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‘Zero Trust’ Approach to AI Will Continue

March 3, 2021 by Victoria Turner

The National Telecommunications and Information Administration will continue its “zero trust” approach, which assumes any hardware or software technology cannot be trusted, when it comes to grappling with issues surrounding artificial intelligence, according to the agency’s top official today. 

“AI is not the future … it’s already in use in the federal government in multiple applications,” said Evelyn Remaley, acting assistant secretary of commerce for communications and information at the NTIA, an executive branch agency that advises the president on telecommunications and information policy matters. 

Along with two other NTIA officials, Remaley spoke during an event hosted by the Federal Communications Bar Association entitled, “Artificial Intelligence, Machine Learning, and Robotics Committee Lunch and Learn,” during which she was asked how the NTIA and the new administration will move forward with the advancement of emerging technologies, particularly AI, while addressing issues of cybersecurity and ethics. 

However, Remaley explained, the NTIA is not a regulator, but a “player pulling all the pieces together” between the White House and its National Security Committee. It also works with many other agencies in advancing the administration’s AI research efforts. 

Each agency will then “dive deeper” into the specific applications of this tech in their organization, she added. For example, the National Oceanic and Atmospheric Administration, will look at how AI can impact weather. As the NTIA falls under the Department of Commerce, she explained, it looks at AI’s application within commerce and competition. 

The zero-trust approach, Remaley explains, “builds in controls from the bottom up” to ensure that security risks are taken into account at the basic level for all federal agencies.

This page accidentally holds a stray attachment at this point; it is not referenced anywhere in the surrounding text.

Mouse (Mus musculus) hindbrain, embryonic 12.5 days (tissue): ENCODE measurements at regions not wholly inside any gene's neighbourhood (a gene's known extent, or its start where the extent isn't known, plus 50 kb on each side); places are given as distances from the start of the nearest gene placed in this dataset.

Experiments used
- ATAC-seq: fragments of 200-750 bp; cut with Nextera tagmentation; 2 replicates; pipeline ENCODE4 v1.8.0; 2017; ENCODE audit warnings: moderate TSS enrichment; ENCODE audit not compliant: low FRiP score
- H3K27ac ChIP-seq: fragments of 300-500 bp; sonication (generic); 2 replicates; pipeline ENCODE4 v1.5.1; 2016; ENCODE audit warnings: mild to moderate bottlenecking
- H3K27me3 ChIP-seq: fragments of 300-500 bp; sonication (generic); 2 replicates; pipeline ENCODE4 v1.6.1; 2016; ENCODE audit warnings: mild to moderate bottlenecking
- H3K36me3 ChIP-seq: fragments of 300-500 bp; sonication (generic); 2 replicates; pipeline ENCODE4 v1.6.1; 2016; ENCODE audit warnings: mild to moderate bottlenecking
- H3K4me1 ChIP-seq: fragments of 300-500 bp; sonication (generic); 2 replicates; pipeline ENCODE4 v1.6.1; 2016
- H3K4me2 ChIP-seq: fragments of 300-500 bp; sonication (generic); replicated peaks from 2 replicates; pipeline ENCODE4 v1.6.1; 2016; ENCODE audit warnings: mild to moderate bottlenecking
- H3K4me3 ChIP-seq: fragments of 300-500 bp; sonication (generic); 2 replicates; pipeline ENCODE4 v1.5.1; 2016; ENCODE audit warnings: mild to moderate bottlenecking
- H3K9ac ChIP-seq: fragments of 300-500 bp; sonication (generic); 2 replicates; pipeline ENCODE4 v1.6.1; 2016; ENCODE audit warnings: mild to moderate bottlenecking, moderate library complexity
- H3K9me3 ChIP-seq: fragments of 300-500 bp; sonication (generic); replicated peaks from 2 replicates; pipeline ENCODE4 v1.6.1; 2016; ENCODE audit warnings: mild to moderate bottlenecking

“The conversations between cybersecurity and AI are obviously intrinsically linked to every issue that we work on,” said Jaisha Wray, associate administrator for international affairs at the NTIA. Wray works with international partnerships like the Organization for Economic Co-operation and Development and foreign allies on how to best “protect” and “promote” the use of this technology. 

AI is like a “thread woven into every issue” in the global digital economy from national security and data privacy concerns to algorithmic transparency, accountability, and ethical issues like the spread of harmful extremist content or disinformation, she added.

One of the top concerns of the U.S. and its allies is the abuse of AI technology on behalf of authoritarian governments to surveil their people – going against basic civil liberties, Wray said.

In 2019, the OECD published a set of recommendations on AI principles seeking to “harness [its] power,” Wray said, marking the first international agreement to promote a “trustworthy” AI tech aligned with “human rights and democratic values.” It also instructed policymakers to form their own national policy. International cooperation and collaboration are essential to fighting the “spread of abuse,” she added.

In the midst of a pandemic that has made “[everyone do] everything online,” Remaley said these emerging technologies have become “so prevalent” in everyday life that these public policy issues – equity, protection from “malign influence,” privacy – will definitely be taken up by President Biden’s administration. All panelists agreed but said it was too soon to tell what the new cabinet’s AI priorities will be. 

The U.S. must continue to find a way to “manage public policy” while enjoying the advantages of AI, Remaley said, which can even help the country deal with current global issues “from climate change to public health.”

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